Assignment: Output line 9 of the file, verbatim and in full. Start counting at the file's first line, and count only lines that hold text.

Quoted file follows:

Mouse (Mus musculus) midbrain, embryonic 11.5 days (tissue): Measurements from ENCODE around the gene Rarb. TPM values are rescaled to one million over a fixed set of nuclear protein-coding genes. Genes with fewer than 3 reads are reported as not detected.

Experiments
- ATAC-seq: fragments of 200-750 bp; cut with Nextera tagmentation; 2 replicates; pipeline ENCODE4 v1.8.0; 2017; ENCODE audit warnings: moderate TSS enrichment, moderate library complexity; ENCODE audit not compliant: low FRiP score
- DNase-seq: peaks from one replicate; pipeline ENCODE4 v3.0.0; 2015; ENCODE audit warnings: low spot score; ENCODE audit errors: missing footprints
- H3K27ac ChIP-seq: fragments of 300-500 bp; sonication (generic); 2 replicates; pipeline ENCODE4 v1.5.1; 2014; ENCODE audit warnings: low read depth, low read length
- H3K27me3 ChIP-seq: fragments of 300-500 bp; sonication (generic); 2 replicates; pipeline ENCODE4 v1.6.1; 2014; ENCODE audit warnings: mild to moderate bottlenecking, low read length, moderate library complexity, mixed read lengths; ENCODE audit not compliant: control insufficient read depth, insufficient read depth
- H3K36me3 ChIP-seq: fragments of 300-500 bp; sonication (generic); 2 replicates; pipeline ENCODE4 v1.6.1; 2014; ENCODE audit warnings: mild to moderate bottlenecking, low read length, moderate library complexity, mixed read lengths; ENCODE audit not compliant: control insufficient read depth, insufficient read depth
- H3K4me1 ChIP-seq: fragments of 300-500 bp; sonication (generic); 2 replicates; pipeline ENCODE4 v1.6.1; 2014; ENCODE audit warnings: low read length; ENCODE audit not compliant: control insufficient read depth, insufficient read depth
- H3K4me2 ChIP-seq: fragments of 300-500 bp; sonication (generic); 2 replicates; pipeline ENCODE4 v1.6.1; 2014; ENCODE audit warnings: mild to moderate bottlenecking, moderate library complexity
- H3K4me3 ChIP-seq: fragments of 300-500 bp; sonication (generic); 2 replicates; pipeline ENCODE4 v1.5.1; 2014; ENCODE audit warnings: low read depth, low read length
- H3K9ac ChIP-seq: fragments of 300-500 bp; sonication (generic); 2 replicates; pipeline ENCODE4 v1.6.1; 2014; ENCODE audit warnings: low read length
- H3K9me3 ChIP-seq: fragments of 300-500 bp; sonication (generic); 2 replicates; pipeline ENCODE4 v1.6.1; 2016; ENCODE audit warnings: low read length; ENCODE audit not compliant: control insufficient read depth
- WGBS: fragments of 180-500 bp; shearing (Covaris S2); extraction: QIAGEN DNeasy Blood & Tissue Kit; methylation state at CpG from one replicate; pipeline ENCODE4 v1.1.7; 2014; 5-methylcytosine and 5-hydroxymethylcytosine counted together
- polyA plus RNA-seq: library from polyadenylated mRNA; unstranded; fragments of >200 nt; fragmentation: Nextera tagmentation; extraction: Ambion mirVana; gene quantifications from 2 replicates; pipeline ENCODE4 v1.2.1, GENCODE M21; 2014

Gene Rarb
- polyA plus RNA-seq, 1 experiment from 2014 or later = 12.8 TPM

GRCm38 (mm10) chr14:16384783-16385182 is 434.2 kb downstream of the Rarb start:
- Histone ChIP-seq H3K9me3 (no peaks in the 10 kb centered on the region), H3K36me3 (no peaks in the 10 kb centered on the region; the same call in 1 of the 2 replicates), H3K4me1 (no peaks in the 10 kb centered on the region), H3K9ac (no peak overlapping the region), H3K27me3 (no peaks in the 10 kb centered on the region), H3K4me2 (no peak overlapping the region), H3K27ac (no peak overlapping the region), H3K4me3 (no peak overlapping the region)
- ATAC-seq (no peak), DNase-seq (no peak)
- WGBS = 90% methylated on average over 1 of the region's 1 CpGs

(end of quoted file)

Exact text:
- H3K4me2 ChIP-seq: fragments of 300-500 bp; sonication (generic); 2 replicates; pipeline ENCODE4 v1.6.1; 2014; ENCODE audit warnings: mild to moderate bottlenecking, moderate library complexity